[cvsnt-dev] patches for script_trigger.cpp and server.h

Arthur Barrett arthur.barrett at march-hare.com
Tue Apr 29 19:17:52 BST 2008

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Thanks again for your time to explain.

> They don't need write access to the CVSROOT

Yes that is understood.

>> Security considerations aside - if all these repo's are using the same 
>> rules - why not just have one repo (aside from historical reasons)?  Each 
>> directory can have different ACLs so that can't be the reason - user FRED 
>> can be only valid for the module 'project/a' and user MARY can be valid 
>> only for the module 'project/b'.
> Of course this was all set up over ten years ago, and originally it was 
> indeed for access control.

It's already possible to delegate the 'control' permission to a user or 
group of users for any sub-directory, and whilst we do not provide a web 
interface the CVS Suite Studio does include a nice graphical way of 
controlling permissions (in 2.5.04 an evaluation copy/cut down 'cost free' 
edition of this is included primarily for this purpose).

> Another reason to have multiple repositories is load balancing.

It's really no harder to move a module than a repository (especially if the 
administrative scripts are all at the machine level).

Your patch is machine specific so it doesn't really help when moving 
machines - tthough if all machines are organised the same way then in theory 
the scripts are already on the new machine.

Finally 2.5.04 addresses scalability by allowing the admin to set up proxy 
servers (assuming that the spike loads are mostly read's).

> server.  Yes, we could programatically inject it into every CVSROOT if we 
> had to, but there doesn't seem to any value in that approach.

The advantage would be in isolation (in the event a hacker compromised the 
security fewer projects/users would be affected).

> Now for my opinion.  CVS in general seems to be geared at smaller groups. 
> Not as small as VSS, but certainly not large enterprise operations.  So 
> your single repository approach, which is aimed at these smaller 
> companies, probably makes sense.  Especially if your best practices 
> include turning on auditing.

Are you suggesting that repository auditing is only an issue for small 
companies?  This feature is generally only required by 100+ user 

> We will continue to submit patches when appropriate that you may accept or 
> reject.

One of my roles as product manager is to encourage all users to contribute - 
either by paying for support or by doing what you are doing now - submitting 
comprehensive bug reports and testing and patches.  I personally don't care 
how people contribute (by cash or in kind) however I do care that people 

The only reason why we'll reject a patch is if it is superfluous (eg: if it 
implements tic-tac-toe, or duplicates existing functionality) or if it 
represents a security risk.

> You create a new repository based on independent sets of source code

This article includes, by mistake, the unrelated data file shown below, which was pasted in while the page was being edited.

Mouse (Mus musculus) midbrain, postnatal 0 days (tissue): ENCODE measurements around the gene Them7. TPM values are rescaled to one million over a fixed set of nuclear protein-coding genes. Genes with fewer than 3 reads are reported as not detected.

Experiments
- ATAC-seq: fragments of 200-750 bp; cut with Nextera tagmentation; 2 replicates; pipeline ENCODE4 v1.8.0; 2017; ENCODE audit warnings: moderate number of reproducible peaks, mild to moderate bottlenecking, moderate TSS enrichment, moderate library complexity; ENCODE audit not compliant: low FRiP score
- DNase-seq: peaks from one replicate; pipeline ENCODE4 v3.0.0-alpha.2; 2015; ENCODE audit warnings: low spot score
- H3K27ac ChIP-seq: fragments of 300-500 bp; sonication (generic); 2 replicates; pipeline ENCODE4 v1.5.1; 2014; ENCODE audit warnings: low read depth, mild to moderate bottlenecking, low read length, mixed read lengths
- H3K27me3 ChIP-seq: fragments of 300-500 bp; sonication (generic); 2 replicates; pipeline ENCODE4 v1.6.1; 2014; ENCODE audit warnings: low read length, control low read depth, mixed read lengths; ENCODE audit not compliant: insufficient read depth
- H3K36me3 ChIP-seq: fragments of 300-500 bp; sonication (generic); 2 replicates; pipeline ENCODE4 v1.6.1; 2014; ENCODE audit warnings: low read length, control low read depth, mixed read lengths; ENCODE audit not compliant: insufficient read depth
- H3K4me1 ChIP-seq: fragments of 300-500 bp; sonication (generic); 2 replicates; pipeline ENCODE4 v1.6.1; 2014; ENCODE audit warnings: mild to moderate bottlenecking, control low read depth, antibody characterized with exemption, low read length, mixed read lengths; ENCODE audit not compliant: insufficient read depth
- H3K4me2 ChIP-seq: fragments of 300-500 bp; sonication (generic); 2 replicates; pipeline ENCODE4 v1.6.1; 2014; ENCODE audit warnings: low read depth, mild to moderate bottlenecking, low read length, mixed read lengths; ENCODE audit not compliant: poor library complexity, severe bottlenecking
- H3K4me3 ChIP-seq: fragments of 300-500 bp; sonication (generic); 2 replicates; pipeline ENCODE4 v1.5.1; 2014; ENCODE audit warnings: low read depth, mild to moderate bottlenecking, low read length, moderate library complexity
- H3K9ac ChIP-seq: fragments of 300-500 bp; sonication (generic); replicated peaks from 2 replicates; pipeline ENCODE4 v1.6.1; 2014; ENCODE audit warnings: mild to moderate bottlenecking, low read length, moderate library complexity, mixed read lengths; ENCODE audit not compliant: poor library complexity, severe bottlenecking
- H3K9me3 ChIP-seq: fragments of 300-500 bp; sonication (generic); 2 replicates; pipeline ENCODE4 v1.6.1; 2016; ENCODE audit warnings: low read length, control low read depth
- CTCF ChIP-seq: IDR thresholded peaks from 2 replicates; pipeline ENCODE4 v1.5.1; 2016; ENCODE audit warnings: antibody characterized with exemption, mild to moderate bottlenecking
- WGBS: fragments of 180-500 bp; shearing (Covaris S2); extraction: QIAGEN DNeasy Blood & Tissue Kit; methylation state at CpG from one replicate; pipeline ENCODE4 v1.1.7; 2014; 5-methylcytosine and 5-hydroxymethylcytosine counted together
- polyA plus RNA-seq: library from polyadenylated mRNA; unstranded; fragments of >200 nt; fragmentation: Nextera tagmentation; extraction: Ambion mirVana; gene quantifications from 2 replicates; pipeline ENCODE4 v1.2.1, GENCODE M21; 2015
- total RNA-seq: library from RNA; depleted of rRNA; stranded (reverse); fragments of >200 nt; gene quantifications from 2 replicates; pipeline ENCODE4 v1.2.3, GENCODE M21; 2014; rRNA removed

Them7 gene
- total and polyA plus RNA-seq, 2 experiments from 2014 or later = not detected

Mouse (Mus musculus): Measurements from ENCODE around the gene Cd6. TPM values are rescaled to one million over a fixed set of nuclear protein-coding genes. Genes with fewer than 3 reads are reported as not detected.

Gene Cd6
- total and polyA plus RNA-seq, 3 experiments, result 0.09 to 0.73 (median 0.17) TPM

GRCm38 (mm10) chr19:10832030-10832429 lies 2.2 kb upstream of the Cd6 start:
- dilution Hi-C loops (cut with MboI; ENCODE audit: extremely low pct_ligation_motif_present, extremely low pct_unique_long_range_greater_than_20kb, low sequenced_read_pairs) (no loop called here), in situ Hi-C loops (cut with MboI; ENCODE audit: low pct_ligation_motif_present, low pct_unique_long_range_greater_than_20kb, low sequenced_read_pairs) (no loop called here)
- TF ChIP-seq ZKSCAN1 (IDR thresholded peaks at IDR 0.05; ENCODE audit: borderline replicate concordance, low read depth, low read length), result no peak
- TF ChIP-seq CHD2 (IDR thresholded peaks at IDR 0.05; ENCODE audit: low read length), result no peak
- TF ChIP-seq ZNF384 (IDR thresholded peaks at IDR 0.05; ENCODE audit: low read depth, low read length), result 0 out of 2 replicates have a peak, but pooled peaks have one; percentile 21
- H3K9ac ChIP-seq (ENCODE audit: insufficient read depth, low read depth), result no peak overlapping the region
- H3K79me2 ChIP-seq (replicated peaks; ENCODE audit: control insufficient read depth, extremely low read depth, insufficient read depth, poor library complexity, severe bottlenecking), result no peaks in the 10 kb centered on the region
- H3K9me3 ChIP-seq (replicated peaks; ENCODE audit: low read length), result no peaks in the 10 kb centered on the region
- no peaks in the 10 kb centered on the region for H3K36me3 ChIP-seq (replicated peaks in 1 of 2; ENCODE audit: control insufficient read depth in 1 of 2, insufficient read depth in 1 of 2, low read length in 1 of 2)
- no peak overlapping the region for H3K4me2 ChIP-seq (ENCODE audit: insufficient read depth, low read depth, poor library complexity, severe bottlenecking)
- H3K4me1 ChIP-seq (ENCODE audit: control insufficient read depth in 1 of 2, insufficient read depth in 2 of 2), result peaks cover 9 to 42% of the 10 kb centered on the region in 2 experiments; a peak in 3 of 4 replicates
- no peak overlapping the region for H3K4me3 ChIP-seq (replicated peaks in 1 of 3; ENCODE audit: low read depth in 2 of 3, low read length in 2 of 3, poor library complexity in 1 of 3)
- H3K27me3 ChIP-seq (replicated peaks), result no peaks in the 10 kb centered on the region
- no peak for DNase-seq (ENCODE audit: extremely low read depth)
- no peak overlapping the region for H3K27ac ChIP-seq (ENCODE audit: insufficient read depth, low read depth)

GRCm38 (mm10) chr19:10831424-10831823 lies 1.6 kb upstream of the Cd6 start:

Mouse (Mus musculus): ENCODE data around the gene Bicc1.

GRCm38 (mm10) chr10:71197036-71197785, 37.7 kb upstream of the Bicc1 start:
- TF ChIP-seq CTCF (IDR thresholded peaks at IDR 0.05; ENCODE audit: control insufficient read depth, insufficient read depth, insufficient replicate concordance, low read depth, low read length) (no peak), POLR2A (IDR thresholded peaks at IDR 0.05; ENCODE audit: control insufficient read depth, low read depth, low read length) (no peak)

> and/or other considerations, like scripts being different (if you are 
> unable to parse on the module).  If your company is small, go with a 
> single repository if you like.  If you have multiple products that are 
> reasonably large, then you'll probably want multiple repositories.  If 
> you're considering multiple servers, you probably want multiple 
> repositories.

What you are saying about multiple servers and multiple repositories has 
some merit (especially if the CVSROOTs do contain a lot of differences - 
though that does NOT seem to apply to your org), and the whole reason why 
CVSNT supports adding multiple repositories is that we did envisage that a 
user may want multiple repositories (some banking customers require 'chinese 
walls' where one user not simply denied access to another project but their 
username is not valid on that project which can only be implemented with 
multiple repositories).

However large org/multiple projects == multiple repositories I think is 
something that is best actively discouraged - it's not required for any 
technical reason and steers users to 'native' ACLs or trying to implement 
security in administrative scripts rather than using the cvsnt native acls.

I realize that if we design an idiot proof product only idiots will want to 
use it, but we still need to give some thought to whether implementing some 
feature sends the wrong message eg: when we implemented parsable lists of 
protocol properties some people thought that we wanted CVSROOT to adopt a 
new syntax and started building CVSROOTs like 
:protocol:hostname=host;password=passwd:/repo which was never our intention 
(quite the opposite in fact), but we do some accept responsibility for the 
misunderstanding since we did implment that feature and did not clearly 
specify what it was for.

Finally whilst your question is about CVSNT we often think in terms of EVSCM 
(was previously CVSNT 3.x), which does not have RCS files at all but an 
database on the back end (eg: MS SQL or Oracle).  Now whislt it's a bit OT 
and academic - please humour me: in this new system do your reasons for 
separate repositories hold up?  I do not think so - moving rows in a 
database is much much more difficult than moving the RCS files around.  I 
suppose you could ask for a separate database for each repo - but since each 
database has considerable overhead of its own that may not have the desired 

I'll be very interested in your feedback - particularly about the 
performance problems that lead to moving a repository to a separate 
machine - I suspect that the new repository proxies will resolve that.  If 
they do not then I guess you are implying that the load is a write/tag one - 
and that would be a more serious problem to overcome (particularly in an 
EVSCM context).



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